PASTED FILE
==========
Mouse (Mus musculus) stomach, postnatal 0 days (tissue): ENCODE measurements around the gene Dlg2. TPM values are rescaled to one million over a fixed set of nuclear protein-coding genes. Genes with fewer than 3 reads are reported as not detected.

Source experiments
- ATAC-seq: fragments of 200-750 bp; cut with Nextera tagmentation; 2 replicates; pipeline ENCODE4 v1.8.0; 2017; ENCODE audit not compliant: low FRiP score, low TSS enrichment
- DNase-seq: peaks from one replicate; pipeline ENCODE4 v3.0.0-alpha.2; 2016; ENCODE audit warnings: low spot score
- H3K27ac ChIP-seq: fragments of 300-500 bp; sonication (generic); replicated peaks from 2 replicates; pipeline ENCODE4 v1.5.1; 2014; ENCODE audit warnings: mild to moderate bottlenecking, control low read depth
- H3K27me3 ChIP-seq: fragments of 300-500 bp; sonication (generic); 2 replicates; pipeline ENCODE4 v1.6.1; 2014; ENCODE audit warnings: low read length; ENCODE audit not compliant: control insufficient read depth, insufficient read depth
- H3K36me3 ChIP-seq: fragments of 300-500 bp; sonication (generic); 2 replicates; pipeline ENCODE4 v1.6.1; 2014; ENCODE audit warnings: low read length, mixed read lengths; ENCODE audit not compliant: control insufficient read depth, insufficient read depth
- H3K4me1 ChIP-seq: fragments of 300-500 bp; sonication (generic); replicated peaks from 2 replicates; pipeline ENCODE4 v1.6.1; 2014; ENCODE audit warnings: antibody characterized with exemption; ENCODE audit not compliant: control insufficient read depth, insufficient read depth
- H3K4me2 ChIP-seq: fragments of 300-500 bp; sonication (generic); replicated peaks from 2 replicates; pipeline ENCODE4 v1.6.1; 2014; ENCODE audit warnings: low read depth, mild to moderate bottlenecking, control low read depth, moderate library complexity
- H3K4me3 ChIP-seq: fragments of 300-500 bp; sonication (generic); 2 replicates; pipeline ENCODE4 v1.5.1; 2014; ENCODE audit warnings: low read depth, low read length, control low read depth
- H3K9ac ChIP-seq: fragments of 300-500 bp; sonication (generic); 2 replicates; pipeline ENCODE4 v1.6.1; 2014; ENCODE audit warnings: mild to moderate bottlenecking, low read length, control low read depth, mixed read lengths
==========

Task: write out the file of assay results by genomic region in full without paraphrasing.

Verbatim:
Mouse (Mus musculus) stomach, postnatal 0 days (tissue): ENCODE measurements around the gene Dlg2. TPM values are rescaled to one million over a fixed set of nuclear protein-coding genes. Genes with fewer than 3 reads are reported as not detected.

Source experiments
- ATAC-seq: fragments of 200-750 bp; cut with Nextera tagmentation; 2 replicates; pipeline ENCODE4 v1.8.0; 2017; ENCODE audit not compliant: low FRiP score, low TSS enrichment
- DNase-seq: peaks from one replicate; pipeline ENCODE4 v3.0.0-alpha.2; 2016; ENCODE audit warnings: low spot score
- H3K27ac ChIP-seq: fragments of 300-500 bp; sonication (generic); replicated peaks from 2 replicates; pipeline ENCODE4 v1.5.1; 2014; ENCODE audit warnings: mild to moderate bottlenecking, control low read depth
- H3K27me3 ChIP-seq: fragments of 300-500 bp; sonication (generic); 2 replicates; pipeline ENCODE4 v1.6.1; 2014; ENCODE audit warnings: low read length; ENCODE audit not compliant: control insufficient read depth, insufficient read depth
- H3K36me3 ChIP-seq: fragments of 300-500 bp; sonication (generic); 2 replicates; pipeline ENCODE4 v1.6.1; 2014; ENCODE audit warnings: low read length, mixed read lengths; ENCODE audit not compliant: control insufficient read depth, insufficient read depth
- H3K4me1 ChIP-seq: fragments of 300-500 bp; sonication (generic); replicated peaks from 2 replicates; pipeline ENCODE4 v1.6.1; 2014; ENCODE audit warnings: antibody characterized with exemption; ENCODE audit not compliant: control insufficient read depth, insufficient read depth
- H3K4me2 ChIP-seq: fragments of 300-500 bp; sonication (generic); replicated peaks from 2 replicates; pipeline ENCODE4 v1.6.1; 2014; ENCODE audit warnings: low read depth, mild to moderate bottlenecking, control low read depth, moderate library complexity
- H3K4me3 ChIP-seq: fragments of 300-500 bp; sonication (generic); 2 replicates; pipeline ENCODE4 v1.5.1; 2014; ENCODE audit warnings: low read depth, low read length, control low read depth
- H3K9ac ChIP-seq: fragments of 300-500 bp; sonication (generic); 2 replicates; pipeline ENCODE4 v1.6.1; 2014; ENCODE audit warnings: mild to moderate bottlenecking, low read length, control low read depth, mixed read lengths